The second condition requires that one of the parties take legal action by filing a lawsuit against the other party to the transaction. It should be noted that the brokers are not a party to the sales contract and are acting as representatives of the parties in the transaction. The buyer or seller would have to sue the other, not the brokers, in order to receive the earnest money deposit. The broker is only holding the money as an escrow agent for the parties. In many cases, the earnest money is low enough that the parties can file a case in small claims court. Attorneys are not necessary in small claims court because the rules of procedure are designed to allow members of the public to present their own cases. If the amount is too large for small claims court, the parties may need the assistance of attorneys to file a claim through the general district or circuit courts.
Some brokers also will file an "interpleader" with the court. This allows the escrow agent with no interest in the earnest money deposit (or a broker who is waiving any claims to the deposit) to turn the money over to the court and allow the court to determine who is entitled to the money. This will allow a broker to wash his or her hands of a contentious dispute over an earnest money deposit, especially when one or more parties are acting unreasonably in the negotiations to release the deposit. This practice also can be effective if the broker has been holding a deposit for a transaction that fell through years or decades ago. This often is used when a broker is dissolving or merging a firm and wishes to resolve all of his or her outstanding cases. However, interpleading the funds with the court does require the broker to pay court costs and legal fees, which can make this a costly process.
The third condition is for the broker to send a broker's letter. If a broker believes the terms of the contract are "clear and explicit" regarding the entitlement to the earnest money deposit, the broker may send a letter to all the parties in the transaction. The Virginia Real Estate Board requires the broker to send a written notice to the party whom he or she believes is not entitled to receive the earnest money deposit. This notice must be hand delivered or sent certified mail return receipt requested with a copy to the other party.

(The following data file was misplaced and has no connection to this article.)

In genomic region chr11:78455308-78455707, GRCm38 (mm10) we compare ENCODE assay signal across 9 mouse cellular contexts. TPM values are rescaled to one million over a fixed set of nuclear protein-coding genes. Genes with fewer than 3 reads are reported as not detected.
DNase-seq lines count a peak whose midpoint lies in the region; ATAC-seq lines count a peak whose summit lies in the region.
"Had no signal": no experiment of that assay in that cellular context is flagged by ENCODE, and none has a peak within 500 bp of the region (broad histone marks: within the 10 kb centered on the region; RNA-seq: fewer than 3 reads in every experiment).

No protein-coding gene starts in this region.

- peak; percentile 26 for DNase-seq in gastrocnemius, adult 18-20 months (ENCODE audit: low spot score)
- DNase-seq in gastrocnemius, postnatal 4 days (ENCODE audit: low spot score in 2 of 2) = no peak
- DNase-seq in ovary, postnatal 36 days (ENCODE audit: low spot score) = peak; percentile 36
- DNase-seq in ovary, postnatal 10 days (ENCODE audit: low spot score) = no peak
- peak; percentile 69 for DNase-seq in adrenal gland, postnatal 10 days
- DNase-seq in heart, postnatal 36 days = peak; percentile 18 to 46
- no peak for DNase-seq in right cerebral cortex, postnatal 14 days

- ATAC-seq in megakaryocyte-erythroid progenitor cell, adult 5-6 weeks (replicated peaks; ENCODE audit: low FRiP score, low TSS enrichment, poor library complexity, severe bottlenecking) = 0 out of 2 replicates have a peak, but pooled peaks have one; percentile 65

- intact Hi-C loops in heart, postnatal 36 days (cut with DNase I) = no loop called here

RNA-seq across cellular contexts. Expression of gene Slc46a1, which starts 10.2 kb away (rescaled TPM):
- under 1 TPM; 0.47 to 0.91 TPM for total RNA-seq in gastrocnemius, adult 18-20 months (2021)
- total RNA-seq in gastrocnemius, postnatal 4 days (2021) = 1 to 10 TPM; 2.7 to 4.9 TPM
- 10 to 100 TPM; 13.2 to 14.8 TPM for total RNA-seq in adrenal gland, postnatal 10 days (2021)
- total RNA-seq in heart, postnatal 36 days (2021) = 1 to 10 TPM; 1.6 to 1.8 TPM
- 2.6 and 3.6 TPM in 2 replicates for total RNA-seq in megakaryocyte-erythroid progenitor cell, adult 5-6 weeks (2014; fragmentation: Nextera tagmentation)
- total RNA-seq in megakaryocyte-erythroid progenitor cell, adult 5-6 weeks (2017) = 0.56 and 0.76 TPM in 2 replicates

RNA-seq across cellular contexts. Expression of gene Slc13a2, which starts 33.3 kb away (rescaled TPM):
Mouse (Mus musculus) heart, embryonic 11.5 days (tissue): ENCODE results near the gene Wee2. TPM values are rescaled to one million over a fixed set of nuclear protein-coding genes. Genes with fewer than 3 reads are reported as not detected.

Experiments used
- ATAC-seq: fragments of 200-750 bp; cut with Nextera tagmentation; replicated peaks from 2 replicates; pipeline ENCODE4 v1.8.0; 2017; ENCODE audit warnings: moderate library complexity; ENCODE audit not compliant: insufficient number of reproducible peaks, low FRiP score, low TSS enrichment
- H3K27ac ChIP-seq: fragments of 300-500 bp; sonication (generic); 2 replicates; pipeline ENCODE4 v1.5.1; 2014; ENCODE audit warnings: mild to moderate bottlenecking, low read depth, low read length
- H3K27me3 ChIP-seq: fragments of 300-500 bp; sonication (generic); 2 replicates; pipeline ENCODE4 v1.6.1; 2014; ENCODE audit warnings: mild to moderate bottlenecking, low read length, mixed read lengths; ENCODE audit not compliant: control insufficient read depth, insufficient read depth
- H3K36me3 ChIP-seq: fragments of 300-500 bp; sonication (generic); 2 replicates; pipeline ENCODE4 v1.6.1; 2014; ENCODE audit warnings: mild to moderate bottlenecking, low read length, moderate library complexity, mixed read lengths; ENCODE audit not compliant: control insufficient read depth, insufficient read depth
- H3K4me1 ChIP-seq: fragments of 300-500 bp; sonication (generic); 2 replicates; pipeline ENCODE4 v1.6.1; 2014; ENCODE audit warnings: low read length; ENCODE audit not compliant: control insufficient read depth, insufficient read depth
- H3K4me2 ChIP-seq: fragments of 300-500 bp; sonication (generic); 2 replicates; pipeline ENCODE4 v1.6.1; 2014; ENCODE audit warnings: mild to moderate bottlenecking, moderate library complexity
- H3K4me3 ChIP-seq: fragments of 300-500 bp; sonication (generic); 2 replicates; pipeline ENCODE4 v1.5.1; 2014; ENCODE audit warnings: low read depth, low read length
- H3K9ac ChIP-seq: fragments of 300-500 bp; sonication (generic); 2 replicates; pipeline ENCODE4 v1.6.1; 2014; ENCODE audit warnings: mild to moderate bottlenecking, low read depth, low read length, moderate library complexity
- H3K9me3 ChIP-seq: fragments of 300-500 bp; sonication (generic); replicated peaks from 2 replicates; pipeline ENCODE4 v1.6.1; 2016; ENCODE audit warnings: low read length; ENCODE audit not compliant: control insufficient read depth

This notice must state that a payment will be made to the other party in accordance with the clear and explicit terms of the contract unless a written protest is received from the party that would not receive the deposit within 30 days from delivery of the notice. The broker may send this notice by facsimile or e-mail if the recipient of the notice provides the broker with a fax number or e-mail address or if this information was provided in the original contract.
However, the broker cannot make this payment if the party files a written objection within 30 days of receiving this notice. For this reason the third option is not always successful in resolving these disputes.
It also should be noted that the broker cannot be compelled to send this letter, even by the written instruction of his or her client. The regulations specifically state that the broker is not required to make a determination about the clear and explicit language in the contract.